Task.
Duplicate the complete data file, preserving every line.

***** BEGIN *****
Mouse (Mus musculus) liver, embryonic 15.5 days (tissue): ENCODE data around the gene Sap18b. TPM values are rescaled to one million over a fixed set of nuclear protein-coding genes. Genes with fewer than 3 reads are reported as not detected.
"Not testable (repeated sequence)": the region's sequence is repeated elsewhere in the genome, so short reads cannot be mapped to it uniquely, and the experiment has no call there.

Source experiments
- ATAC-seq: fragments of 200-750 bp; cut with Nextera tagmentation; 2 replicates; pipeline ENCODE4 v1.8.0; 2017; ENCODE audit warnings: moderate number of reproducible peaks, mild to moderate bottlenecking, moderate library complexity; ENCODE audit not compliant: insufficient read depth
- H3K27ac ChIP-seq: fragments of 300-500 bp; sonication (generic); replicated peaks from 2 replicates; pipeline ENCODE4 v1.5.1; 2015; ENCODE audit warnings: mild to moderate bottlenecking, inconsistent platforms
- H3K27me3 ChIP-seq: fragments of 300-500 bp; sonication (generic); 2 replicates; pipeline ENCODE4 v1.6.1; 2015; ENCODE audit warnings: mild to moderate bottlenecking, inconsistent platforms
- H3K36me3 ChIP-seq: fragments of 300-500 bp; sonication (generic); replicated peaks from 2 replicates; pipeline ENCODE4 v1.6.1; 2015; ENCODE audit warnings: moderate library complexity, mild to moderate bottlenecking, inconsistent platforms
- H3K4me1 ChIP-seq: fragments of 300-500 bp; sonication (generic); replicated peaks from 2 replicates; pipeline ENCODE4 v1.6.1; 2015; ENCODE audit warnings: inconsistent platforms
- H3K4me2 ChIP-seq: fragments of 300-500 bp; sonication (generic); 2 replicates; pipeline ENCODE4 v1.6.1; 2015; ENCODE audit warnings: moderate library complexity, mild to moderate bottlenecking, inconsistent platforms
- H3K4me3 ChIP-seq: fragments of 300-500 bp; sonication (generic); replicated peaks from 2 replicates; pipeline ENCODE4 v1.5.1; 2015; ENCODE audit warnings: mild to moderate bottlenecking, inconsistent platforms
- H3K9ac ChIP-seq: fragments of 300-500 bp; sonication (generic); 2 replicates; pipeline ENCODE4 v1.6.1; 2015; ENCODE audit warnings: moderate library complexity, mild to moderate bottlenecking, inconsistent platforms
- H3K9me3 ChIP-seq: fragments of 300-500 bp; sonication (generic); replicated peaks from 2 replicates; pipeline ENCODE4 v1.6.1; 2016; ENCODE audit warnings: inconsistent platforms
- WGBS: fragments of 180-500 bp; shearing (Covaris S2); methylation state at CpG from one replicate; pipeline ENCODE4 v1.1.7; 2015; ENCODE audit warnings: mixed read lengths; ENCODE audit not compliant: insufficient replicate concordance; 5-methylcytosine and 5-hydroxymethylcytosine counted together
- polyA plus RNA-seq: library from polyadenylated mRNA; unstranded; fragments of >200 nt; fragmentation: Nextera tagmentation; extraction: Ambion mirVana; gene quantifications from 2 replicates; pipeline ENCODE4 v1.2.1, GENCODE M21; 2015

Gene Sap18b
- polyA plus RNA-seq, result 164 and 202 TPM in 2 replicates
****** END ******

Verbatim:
Mouse (Mus musculus) liver, embryonic 15.5 days (tissue): ENCODE data around the gene Sap18b. TPM values are rescaled to one million over a fixed set of nuclear protein-coding genes. Genes with fewer than 3 reads are reported as not detected.
"Not testable (repeated sequence)": the region's sequence is repeated elsewhere in the genome, so short reads cannot be mapped to it uniquely, and the experiment has no call there.

Source experiments
- ATAC-seq: fragments of 200-750 bp; cut with Nextera tagmentation; 2 replicates; pipeline ENCODE4 v1.8.0; 2017; ENCODE audit warnings: moderate number of reproducible peaks, mild to moderate bottlenecking, moderate library complexity; ENCODE audit not compliant: insufficient read depth
- H3K27ac ChIP-seq: fragments of 300-500 bp; sonication (generic); replicated peaks from 2 replicates; pipeline ENCODE4 v1.5.1; 2015; ENCODE audit warnings: mild to moderate bottlenecking, inconsistent platforms
- H3K27me3 ChIP-seq: fragments of 300-500 bp; sonication (generic); 2 replicates; pipeline ENCODE4 v1.6.1; 2015; ENCODE audit warnings: mild to moderate bottlenecking, inconsistent platforms
- H3K36me3 ChIP-seq: fragments of 300-500 bp; sonication (generic); replicated peaks from 2 replicates; pipeline ENCODE4 v1.6.1; 2015; ENCODE audit warnings: moderate library complexity, mild to moderate bottlenecking, inconsistent platforms
- H3K4me1 ChIP-seq: fragments of 300-500 bp; sonication (generic); replicated peaks from 2 replicates; pipeline ENCODE4 v1.6.1; 2015; ENCODE audit warnings: inconsistent platforms
- H3K4me2 ChIP-seq: fragments of 300-500 bp; sonication (generic); 2 replicates; pipeline ENCODE4 v1.6.1; 2015; ENCODE audit warnings: moderate library complexity, mild to moderate bottlenecking, inconsistent platforms
- H3K4me3 ChIP-seq: fragments of 300-500 bp; sonication (generic); replicated peaks from 2 replicates; pipeline ENCODE4 v1.5.1; 2015; ENCODE audit warnings: mild to moderate bottlenecking, inconsistent platforms
- H3K9ac ChIP-seq: fragments of 300-500 bp; sonication (generic); 2 replicates; pipeline ENCODE4 v1.6.1; 2015; ENCODE audit warnings: moderate library complexity, mild to moderate bottlenecking, inconsistent platforms
- H3K9me3 ChIP-seq: fragments of 300-500 bp; sonication (generic); replicated peaks from 2 replicates; pipeline ENCODE4 v1.6.1; 2016; ENCODE audit warnings: inconsistent platforms
- WGBS: fragments of 180-500 bp; shearing (Covaris S2); methylation state at CpG from one replicate; pipeline ENCODE4 v1.1.7; 2015; ENCODE audit warnings: mixed read lengths; ENCODE audit not compliant: insufficient replicate concordance; 5-methylcytosine and 5-hydroxymethylcytosine counted together
- polyA plus RNA-seq: library from polyadenylated mRNA; unstranded; fragments of >200 nt; fragmentation: Nextera tagmentation; extraction: Ambion mirVana; gene quantifications from 2 replicates; pipeline ENCODE4 v1.2.1, GENCODE M21; 2015

Gene Sap18b
- polyA plus RNA-seq, result 164 and 202 TPM in 2 replicates